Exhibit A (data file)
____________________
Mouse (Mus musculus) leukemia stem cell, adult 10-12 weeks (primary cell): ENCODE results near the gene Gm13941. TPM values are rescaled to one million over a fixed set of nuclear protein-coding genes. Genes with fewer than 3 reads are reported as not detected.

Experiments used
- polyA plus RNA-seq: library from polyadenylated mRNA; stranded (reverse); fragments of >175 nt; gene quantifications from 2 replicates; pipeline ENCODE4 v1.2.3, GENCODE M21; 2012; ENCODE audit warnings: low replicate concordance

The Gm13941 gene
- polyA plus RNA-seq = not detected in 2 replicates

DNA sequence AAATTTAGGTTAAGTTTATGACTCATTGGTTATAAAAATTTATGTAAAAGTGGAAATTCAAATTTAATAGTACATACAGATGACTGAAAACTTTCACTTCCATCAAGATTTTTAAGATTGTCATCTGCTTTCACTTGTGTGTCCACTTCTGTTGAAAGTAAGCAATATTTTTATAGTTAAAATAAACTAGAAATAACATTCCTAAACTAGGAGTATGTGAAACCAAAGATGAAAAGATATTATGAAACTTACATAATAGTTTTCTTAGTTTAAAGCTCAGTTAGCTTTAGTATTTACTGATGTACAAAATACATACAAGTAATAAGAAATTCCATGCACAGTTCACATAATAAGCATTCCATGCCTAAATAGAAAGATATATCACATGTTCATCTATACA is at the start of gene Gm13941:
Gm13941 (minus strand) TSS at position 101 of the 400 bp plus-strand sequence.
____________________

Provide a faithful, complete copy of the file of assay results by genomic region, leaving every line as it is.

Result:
Mouse (Mus musculus) leukemia stem cell, adult 10-12 weeks (primary cell): ENCODE results near the gene Gm13941. TPM values are rescaled to one million over a fixed set of nuclear protein-coding genes. Genes with fewer than 3 reads are reported as not detected.

Experiments used
- polyA plus RNA-seq: library from polyadenylated mRNA; stranded (reverse); fragments of >175 nt; gene quantifications from 2 replicates; pipeline ENCODE4 v1.2.3, GENCODE M21; 2012; ENCODE audit warnings: low replicate concordance

The Gm13941 gene
- polyA plus RNA-seq = not detected in 2 replicates

DNA sequence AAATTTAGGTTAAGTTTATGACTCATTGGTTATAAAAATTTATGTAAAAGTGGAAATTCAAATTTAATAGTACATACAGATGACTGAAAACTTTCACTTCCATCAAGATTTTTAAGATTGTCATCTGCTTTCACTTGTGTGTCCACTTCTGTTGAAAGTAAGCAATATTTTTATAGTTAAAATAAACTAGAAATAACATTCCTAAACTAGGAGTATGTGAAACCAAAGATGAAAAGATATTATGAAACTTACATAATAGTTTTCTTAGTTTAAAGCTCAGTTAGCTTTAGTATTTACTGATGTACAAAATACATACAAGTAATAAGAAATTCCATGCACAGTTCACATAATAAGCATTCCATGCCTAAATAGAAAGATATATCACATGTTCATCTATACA is at the start of gene Gm13941:
Gm13941 (minus strand) TSS at position 101 of the 400 bp plus-strand sequence.